Hashimoto’s thyroiditis is an autoimmune disease in which the thyroid gland is mistakenly assaulted by the immune system. It was the first disease to be recognized as an autoimmune disease, classified as such in 1912. It is the most common cause of thyroid disease in North America. An average of 1 to 1.5 in every 1000 people has it; it occurs ten times more frequently in women and is most common in middle age.
Symptoms of Hashimoto’s thyroiditis are variable and may include, weight gain, depression, mania, temperature sensitivity, numbness and tingling, fatigue, panic attacks, constipation, migraines, muscle weakness, cramps, memory loss, infertility and hair loss. Blood tests often show that autoantibodies are present against either peroxidase and/or thyroglobulin.
Dr Nujen Bozkurt and colleagues of the Ankara University School of Medicine in Turkey, recently conducted a cross-sectional study of 540 subjects, seeing if vitamin D levels are connected to Hashimoto’s thyroiditis.
The groups consisted of 180 stable hypothyroid patients taking thyroid supplementation and 180 subjects with newly diagnosed Hashimoto’s thyroiditis, comparing them to 180 healthy controls. While 48% of Hashimoto’s thyroiditis patients had 25(OH)D levels below 10ng/ml, only 20% of the healthy controls did. Only 10 subjects had 25(OH)D ≥ 30 ng/ml and 60% of them were in the control group. Female chronic Hashimoto’s thyroiditis patients had mean 25(OH)D levels of 10 ng/ml, while male control subjects had mean levels of 19 ng/ml.
Most importantly, they found that 25(OH)D levels were directly correlated to thyroid volume and inversely correlated to anti-peroxidase (r= -0.361) and anti-thyroglobulin levels (r= -0.335), which are the antibodies involved in thyroiditis. The authors concluded,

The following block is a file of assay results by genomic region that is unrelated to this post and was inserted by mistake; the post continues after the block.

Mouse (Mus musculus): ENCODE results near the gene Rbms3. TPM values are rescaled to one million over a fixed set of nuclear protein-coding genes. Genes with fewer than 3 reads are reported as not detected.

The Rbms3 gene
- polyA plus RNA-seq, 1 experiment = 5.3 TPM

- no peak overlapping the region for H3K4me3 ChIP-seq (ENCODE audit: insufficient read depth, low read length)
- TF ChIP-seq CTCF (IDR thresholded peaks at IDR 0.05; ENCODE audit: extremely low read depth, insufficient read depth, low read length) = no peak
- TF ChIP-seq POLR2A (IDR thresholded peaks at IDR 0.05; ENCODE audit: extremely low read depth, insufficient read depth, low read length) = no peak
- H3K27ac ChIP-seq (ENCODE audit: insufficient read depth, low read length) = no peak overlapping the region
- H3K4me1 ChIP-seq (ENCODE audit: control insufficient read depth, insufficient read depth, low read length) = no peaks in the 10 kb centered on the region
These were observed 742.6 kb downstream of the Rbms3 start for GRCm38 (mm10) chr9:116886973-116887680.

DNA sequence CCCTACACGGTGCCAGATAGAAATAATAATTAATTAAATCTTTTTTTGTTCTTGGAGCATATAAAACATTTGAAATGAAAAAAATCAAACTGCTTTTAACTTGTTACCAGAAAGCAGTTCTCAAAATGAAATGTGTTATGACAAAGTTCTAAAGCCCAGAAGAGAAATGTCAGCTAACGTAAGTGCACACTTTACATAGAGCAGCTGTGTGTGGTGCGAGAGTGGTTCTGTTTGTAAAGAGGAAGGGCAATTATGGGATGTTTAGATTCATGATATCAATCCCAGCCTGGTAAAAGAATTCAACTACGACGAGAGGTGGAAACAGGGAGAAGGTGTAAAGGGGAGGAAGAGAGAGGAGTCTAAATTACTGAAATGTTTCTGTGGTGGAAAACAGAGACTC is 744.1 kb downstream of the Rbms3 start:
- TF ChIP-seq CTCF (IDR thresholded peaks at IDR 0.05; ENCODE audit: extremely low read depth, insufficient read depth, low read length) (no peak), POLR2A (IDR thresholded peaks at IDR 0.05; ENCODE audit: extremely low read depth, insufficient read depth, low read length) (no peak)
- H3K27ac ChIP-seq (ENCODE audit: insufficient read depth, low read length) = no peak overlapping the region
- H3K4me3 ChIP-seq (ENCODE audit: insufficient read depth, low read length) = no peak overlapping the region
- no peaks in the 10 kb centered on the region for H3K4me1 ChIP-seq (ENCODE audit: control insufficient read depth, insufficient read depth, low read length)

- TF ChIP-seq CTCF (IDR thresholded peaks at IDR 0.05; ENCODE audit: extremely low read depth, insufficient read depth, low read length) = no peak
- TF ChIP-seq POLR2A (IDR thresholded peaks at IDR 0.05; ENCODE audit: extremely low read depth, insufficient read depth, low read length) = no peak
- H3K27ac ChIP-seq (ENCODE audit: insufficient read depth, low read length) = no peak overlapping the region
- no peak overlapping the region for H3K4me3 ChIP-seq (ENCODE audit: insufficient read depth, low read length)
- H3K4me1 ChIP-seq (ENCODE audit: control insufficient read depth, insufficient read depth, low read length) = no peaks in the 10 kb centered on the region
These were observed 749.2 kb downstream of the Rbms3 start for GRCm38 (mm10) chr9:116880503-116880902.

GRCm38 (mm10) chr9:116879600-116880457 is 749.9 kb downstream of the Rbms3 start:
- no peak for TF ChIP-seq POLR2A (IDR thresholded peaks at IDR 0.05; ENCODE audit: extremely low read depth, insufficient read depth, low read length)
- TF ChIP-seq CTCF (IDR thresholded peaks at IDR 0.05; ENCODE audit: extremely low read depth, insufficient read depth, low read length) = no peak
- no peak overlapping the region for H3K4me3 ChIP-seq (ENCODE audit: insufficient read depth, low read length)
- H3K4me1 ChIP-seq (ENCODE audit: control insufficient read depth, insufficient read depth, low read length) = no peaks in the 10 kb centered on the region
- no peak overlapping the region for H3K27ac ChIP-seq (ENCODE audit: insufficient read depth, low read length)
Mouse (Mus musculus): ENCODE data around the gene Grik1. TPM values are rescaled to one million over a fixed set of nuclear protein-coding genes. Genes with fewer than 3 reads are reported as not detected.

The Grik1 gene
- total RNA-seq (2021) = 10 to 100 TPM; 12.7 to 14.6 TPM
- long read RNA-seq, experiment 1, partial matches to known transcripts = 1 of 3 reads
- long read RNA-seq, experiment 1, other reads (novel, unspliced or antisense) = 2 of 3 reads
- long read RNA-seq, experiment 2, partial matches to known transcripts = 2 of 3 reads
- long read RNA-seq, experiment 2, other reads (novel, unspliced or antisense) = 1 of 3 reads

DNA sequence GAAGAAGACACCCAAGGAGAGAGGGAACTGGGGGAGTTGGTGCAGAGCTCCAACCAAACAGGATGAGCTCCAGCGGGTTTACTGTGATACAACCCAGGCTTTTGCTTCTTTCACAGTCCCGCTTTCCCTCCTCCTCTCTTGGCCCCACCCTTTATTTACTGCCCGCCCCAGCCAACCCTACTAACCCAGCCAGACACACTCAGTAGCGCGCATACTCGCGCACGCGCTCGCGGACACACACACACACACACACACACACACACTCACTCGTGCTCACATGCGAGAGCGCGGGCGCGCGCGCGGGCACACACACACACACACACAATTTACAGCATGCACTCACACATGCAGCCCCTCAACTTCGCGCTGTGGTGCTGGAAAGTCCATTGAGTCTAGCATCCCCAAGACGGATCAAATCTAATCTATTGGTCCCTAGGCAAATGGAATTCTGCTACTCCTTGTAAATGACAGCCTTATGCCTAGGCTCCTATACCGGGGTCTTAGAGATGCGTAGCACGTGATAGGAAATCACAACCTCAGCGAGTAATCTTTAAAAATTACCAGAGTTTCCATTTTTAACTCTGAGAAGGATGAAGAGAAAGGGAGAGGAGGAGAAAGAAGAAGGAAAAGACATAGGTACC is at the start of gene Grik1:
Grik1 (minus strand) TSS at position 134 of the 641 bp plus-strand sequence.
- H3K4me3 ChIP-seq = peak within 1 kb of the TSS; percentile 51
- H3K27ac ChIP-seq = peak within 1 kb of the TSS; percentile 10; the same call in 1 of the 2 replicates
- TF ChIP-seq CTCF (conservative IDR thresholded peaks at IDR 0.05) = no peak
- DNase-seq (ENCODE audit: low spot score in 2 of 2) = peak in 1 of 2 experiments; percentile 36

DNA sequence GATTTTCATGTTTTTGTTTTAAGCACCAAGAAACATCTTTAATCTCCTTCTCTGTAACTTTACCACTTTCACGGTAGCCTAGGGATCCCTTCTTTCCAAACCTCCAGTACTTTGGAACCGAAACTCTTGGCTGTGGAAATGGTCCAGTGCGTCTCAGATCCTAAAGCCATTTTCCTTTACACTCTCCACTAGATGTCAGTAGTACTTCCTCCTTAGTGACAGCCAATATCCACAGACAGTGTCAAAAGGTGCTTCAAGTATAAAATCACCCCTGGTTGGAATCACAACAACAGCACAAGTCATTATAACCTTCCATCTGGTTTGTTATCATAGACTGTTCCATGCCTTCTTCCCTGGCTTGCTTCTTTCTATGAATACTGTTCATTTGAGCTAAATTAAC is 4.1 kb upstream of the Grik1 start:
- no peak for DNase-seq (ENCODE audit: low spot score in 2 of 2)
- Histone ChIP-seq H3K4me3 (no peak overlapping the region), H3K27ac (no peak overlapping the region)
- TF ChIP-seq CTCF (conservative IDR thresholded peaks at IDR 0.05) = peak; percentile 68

“We showed that patients with Hashimoto’s thyroiditis present lower vitamin D levels inversely correlated to antibody levels and directly correlated to thyroid volume. Finally, our results suggested that there might be a casual relation between vitamin D deficiency and development of Hashimoto’s thyroiditis. On the other hand, there might be a possible relation between severity of vitamin D deficiency and progression of thyroid damage. However further studies are needed especially about the effects of vitamin D supplementation on prevention and/or progression of autoimmune thyroid disease.”
I predict that a growing number of studies will look at vitamin D and antibody levels in autoimmune disorders. One recent study in the same realm looked at antibodies possibly involved in autism and vitamin D levels, where Saudi Arabian researchers discovered an amazingly high correlation (r=-.86) between vitamin D levels and an antibody against human brain tissue, anti-MAG antibodies.
In hypothyroidism, the autoimmune damage was done years ago via Hashimoto’s thyroiditis but the results are fully ameliorated by thyroid medication. That is not true of all autoimmune disorders. For example, multiple sclerosis or insulin dependent diabetes are both vitamin D associated diseases but the effects of those autoimmune assaults are to date apparently irreversible. Luckily, that is not the case with Hashimoto’s thyroiditis.